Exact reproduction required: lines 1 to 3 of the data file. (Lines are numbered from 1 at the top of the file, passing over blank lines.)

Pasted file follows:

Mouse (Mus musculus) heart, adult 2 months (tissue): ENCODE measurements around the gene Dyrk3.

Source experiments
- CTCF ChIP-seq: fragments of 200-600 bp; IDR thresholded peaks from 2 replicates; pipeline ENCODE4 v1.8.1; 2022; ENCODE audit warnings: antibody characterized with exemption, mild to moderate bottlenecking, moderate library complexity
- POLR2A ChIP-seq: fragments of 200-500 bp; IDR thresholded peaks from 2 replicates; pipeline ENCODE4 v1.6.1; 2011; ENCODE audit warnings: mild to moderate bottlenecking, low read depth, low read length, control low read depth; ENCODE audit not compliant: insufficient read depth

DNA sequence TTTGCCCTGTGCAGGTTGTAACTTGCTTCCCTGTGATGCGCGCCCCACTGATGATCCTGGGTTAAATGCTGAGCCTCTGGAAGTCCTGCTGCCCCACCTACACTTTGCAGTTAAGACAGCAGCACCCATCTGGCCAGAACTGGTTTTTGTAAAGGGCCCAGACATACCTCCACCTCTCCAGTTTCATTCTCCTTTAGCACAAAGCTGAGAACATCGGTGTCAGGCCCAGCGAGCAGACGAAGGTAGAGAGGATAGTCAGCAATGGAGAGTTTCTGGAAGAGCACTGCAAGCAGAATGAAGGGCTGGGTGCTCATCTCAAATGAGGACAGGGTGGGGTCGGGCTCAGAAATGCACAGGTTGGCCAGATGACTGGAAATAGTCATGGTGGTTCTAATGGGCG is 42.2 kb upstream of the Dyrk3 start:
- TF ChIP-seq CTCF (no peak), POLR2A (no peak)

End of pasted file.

Mouse (Mus musculus) heart, adult 2 months (tissue): ENCODE measurements around the gene Dyrk3.

Source experiments
- CTCF ChIP-seq: fragments of 200-600 bp; IDR thresholded peaks from 2 replicates; pipeline ENCODE4 v1.8.1; 2022; ENCODE audit warnings: antibody characterized with exemption, mild to moderate bottlenecking, moderate library complexity